I wrote this post right in the midst of having our first long term foster placement. I didn't publish then because it all felt so new and I wasn't sure if I was qualified to talk about it. Several years later, I am happy I found it so I can publish it now.
A foster placement.
A really little one.
I have been practicing the transition to three children on and off for a while with respite care, so that's not so bad. There have been good surprises like a newfound maturity in my youngest daughter as she takes up the mantle of Big Sister. There have been bad surprises like when the bathroom sink started leaking, the girls were fighting, and I was trying to change a diaper with a social worker at the door all at the same time. Keepin' it real.
But mostly the surprises have been kind of superficial. I'm not ready to be deep yet. I have a baby. My brain is fried. I thought that because I wouldn't be recovering postpartum things would be easier. I won't kid you: It's easier, just not in the areas and levels I expected.
Expectation: I'll have more energy.
Reality: For a few nights I was so sore I couldn't sleep from doing all of the squats and arm curls a baby brings! And anyway, not breastfeeding means you actually have to get up and wake up at night. On the other hand, not having all those crazy hormones and having had a big human pushed out of me means my husband is still attractive to me, so... yay!
Expectation: I'll take it slow once the baby is born.
Reality: My house has never been this clean on the regular since ever. Having social workers over constantly really puts the fire under me. Plus no one comes to help you recover or bring meals. And instead of getting a pass from doing things, there's a whole round of extra appointments for the baby: I reference the above statement about the frequent visits of social workers. Still, I didn't push a human being out, so I'm in a better position to handle it.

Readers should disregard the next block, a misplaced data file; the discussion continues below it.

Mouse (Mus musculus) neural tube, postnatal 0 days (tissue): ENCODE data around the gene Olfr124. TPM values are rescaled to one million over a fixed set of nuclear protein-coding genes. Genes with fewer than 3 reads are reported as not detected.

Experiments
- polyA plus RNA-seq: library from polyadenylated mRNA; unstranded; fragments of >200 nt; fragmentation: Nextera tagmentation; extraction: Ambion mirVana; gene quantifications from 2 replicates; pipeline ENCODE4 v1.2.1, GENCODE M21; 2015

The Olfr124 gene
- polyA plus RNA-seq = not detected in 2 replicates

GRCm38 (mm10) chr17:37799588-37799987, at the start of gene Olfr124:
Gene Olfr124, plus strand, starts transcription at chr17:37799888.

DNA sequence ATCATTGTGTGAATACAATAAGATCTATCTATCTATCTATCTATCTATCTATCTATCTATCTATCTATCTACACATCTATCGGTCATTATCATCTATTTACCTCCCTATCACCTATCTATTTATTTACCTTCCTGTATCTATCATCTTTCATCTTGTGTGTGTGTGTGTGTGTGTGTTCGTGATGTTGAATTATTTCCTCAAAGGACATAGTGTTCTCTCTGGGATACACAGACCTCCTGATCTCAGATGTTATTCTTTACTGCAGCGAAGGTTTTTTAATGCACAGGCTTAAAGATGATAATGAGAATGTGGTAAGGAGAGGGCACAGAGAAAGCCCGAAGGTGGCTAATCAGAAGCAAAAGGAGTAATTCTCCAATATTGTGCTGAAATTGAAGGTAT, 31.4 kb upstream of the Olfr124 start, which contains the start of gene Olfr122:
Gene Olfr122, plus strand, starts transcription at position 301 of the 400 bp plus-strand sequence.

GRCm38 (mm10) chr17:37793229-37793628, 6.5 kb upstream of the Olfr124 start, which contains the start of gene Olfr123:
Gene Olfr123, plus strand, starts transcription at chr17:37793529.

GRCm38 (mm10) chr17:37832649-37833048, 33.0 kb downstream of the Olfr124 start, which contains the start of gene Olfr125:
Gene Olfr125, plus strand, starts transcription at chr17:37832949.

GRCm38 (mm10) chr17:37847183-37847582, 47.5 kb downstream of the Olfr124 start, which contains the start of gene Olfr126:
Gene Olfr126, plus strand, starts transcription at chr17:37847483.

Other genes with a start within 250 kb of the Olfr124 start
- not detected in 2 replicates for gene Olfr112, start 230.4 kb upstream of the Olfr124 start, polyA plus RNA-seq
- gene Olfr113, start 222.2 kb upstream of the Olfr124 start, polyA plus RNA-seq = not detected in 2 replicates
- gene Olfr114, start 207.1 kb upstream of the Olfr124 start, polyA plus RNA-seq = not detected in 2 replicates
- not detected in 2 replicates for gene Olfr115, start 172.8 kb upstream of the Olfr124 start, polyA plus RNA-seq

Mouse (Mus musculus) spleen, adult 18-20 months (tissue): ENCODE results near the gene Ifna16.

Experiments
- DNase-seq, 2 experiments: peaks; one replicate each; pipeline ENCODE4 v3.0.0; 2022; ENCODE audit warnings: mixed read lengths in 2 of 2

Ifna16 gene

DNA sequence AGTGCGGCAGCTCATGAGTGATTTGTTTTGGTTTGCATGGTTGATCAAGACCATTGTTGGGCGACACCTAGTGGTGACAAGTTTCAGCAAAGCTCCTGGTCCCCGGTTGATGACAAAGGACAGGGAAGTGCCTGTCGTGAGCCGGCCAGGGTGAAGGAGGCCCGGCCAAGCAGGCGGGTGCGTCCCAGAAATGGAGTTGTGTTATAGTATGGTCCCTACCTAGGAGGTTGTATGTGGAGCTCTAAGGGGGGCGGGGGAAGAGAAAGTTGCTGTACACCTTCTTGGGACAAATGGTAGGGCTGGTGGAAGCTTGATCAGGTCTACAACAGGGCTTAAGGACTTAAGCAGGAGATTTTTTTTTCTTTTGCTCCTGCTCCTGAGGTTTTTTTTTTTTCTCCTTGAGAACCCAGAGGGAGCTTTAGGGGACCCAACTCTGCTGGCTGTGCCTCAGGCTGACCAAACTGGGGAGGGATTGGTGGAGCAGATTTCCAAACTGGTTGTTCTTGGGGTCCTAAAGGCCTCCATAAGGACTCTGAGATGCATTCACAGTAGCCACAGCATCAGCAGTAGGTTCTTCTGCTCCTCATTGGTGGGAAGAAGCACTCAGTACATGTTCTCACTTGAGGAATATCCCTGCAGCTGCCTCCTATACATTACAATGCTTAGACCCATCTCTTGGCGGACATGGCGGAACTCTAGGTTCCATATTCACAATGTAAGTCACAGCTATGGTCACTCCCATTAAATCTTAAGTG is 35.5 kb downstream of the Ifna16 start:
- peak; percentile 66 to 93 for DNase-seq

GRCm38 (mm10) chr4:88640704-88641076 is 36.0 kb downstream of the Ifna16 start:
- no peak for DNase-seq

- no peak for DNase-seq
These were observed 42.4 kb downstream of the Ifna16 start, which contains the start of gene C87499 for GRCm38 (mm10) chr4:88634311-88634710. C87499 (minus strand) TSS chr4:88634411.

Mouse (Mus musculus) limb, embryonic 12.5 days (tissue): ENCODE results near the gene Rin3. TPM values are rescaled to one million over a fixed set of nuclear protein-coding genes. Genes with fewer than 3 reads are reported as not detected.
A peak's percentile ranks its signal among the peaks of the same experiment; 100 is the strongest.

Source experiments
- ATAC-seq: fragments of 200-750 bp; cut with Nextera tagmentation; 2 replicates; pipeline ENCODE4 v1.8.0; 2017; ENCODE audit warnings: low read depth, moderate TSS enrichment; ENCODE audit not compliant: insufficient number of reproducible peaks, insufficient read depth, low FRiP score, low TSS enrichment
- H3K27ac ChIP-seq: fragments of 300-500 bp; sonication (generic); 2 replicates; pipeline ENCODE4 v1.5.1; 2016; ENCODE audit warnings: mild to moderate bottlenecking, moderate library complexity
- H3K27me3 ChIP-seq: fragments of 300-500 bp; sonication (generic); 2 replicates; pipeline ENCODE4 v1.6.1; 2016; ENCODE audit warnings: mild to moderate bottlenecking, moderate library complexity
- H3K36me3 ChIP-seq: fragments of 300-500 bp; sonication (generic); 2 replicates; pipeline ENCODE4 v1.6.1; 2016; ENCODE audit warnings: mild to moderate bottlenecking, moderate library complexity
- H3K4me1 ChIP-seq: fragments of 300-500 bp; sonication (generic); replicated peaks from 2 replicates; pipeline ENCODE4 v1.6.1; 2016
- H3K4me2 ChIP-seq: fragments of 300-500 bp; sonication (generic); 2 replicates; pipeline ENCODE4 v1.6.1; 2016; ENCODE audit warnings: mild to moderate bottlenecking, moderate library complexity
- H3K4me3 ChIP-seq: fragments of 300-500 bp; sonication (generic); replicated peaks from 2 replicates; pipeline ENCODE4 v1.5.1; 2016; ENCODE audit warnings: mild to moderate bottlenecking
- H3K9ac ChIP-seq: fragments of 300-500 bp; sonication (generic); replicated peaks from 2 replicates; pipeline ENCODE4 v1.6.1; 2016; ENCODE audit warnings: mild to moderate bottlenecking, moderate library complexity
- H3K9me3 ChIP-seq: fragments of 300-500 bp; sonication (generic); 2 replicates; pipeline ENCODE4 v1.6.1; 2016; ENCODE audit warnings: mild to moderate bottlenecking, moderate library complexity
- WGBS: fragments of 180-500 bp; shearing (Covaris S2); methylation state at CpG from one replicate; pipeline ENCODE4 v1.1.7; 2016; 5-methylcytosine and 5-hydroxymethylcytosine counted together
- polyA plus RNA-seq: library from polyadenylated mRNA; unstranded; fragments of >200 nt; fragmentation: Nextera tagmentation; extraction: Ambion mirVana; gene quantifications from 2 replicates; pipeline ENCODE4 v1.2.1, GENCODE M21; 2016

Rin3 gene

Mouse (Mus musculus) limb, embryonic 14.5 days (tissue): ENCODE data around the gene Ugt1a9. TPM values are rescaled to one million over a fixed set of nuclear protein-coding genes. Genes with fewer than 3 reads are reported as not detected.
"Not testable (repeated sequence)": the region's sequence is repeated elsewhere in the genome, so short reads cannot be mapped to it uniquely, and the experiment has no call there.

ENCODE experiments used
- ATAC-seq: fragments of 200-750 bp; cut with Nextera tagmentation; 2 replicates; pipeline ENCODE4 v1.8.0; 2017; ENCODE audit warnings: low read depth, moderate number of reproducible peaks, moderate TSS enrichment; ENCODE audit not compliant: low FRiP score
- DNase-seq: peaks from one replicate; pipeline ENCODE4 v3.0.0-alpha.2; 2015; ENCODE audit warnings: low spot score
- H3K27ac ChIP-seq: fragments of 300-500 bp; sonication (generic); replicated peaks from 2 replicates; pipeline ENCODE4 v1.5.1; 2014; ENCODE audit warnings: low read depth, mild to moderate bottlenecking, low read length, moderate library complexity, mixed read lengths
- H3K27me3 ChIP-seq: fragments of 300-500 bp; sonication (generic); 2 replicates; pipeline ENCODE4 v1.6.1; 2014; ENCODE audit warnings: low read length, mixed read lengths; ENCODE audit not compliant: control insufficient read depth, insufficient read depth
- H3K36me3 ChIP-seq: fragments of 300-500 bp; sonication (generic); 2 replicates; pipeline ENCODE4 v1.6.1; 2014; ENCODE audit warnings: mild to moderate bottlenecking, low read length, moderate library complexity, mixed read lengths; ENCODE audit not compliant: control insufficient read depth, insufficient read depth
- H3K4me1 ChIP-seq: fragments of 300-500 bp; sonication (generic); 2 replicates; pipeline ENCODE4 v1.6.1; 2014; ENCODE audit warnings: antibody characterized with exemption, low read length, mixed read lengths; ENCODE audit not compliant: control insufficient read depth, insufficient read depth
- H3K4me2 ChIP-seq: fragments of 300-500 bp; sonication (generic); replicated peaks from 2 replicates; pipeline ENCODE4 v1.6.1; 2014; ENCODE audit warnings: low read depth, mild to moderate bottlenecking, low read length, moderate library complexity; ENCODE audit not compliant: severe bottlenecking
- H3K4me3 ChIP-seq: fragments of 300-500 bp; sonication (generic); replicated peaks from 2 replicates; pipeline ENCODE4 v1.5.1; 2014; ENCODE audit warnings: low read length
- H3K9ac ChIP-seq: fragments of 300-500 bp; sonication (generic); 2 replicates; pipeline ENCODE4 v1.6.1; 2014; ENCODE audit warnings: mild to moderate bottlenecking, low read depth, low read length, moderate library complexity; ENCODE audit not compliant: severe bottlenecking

Expectation: Some people like bottle feeding better. Maybe it'll grow on me!
Reality: Nope. Still nope. You know how they always say to drink a glass of water when you sit down to breastfeed? I was good about that with the girls, but bottle feeding takes me two hands, and I am incredibly dehydrated. I think that's what has shocked me the most. I thought I would be better at self care. So that's a goal.
P.S. In retrospect I also missed the quiet gentle bonding of breastfeeding, and overall I think the baby missed it too. This is not to say that bottle feeding is bad, or that you can't bond, but that I did notice a difference having done it both ways several times over.
Expectation: I didn't really know what to anticipate with my children's reactions.
Reality: There is a degree to which it is stressful for them to share mommy with another person, and we didn't really prepare them for that the way we would have if I had been pregnant. There was nothing obvious that signaled that change was coming! For the most part they have been really happy and really helpful with the baby. At the same time, their fuses are quite short. Tears are coming easily, and misunderstandings abound. I may have been accused of evil step-motherhood a time or two. It's been important to celebrate their new roles, reinforce what routines we can salvage, and acknowledge the changes that are hard. I am praying that a few weeks will find us with a new, less tearful normal.
Expectation: Dance will need to go on hold for a while.
Reality: Yep. Night time feedings are kicking my butt, but I have plane tickets to dancy things, so miraculously a-dancing I will go, at least once this month. Once a month is probably doable right? [Side note: I must say doable often, because the girls sort all undertakings into the categories "Doable" and "Not-Doable."]
P.S. I ended up dancing at least twice a month throughout babyhood. Toddlerhood is kicking my butt though!